City murder fuels racial tension
Hundreds of protesters converged yesterday at the spot on Triti Septemvriou Street near central Athens where a 44-year-old man was fatally stabbed on Tuesday but the gathering was quickly hijacked by far-rightists who appear convinced that immigrants were behind the attack.
Meanwhile police were investigating the fatal stabbing in the same area of a 21-year-old Bangladeshi man. Police said the man was stabbed early yesterday in a neighborhood with a large migrant population and burgeoning far-right presence but they did not say that the attack was racially motivated.
In the afternoon, suspected members of extremeright organizations chased groups of immigrants down side streets and threw Molotov cocktails at police officers when they arrived to disperse them.
More than 12 people were injured in the clashes, according to police.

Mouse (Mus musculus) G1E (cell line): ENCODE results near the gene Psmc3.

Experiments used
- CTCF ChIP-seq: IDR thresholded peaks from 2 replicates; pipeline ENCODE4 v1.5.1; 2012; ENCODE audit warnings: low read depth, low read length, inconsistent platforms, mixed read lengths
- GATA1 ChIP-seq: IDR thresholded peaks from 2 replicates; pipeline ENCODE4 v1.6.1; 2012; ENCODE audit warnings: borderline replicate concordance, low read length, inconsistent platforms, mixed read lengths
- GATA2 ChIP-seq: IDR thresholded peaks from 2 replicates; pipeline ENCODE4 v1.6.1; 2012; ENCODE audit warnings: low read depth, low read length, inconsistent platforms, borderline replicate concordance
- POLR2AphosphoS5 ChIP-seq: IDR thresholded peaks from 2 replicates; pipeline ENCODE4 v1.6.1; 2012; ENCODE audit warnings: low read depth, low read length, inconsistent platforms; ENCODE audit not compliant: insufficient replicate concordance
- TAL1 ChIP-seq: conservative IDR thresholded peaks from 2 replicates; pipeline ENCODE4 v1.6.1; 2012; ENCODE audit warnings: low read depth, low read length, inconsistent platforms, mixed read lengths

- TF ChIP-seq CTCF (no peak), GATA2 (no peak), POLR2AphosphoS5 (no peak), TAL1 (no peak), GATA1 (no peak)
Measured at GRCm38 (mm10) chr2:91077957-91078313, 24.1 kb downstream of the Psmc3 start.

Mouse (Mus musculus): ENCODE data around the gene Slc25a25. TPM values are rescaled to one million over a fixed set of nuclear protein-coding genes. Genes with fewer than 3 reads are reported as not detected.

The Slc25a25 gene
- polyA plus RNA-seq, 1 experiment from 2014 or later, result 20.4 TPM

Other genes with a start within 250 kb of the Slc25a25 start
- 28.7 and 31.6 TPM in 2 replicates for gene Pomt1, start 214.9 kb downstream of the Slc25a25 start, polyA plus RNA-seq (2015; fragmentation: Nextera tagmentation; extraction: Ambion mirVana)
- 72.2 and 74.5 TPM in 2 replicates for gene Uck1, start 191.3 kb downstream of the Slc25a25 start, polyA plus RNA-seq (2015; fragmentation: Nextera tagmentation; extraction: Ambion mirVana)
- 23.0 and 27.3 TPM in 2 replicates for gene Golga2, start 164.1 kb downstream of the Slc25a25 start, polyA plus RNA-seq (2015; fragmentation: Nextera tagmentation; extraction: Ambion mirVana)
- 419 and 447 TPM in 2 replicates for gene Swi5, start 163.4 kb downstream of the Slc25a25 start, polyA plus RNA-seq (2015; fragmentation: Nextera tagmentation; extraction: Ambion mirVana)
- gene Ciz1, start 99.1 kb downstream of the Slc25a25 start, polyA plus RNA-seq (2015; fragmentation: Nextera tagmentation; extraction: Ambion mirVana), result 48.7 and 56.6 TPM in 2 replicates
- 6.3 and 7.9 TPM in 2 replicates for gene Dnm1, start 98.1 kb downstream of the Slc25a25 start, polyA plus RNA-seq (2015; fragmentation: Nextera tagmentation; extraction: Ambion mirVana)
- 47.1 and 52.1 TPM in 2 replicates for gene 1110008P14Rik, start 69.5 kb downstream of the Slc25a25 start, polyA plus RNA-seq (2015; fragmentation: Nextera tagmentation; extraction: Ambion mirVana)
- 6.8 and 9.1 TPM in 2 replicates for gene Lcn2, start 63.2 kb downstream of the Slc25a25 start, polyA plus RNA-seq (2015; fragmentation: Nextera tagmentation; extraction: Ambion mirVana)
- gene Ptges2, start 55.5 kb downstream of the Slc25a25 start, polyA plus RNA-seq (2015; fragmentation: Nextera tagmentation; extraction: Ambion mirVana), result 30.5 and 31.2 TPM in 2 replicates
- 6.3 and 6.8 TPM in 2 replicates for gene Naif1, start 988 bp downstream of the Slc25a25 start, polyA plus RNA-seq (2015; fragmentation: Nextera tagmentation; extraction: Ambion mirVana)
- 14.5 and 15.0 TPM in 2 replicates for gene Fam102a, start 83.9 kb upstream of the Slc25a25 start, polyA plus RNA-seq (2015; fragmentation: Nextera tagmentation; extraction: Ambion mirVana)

Far-rightists had also converged in the area on Tuesday, a few hours after the fatal stabbing of the 44-year-old man who had been preparing to take his pregnant wife to hospital when he was attacked by assailants who stole his video camera. Although there has been no official announcement about the ethnic origin of the attackers, the protesters chanted anti-immigrant slogans such as “Foreigners out” and “Greece is for Greeks.” In a written statement issued on Wednesday, Prime Minister George Papandreou condemned the murder of the 44-year-old and declared that measures would be heralded next week to improve safety for city dwellers. “We are determined to guarantee the safety of citizens and to take all the necessary measures,” the premier said.
Athens Mayor Giorgos Kaminis was more outspoken in comments made on Skai Television yesterday, expressing his fear that Athens would soon resemble Beirut in the 1970s if immediate action is not taken to crack down on spiraling crime.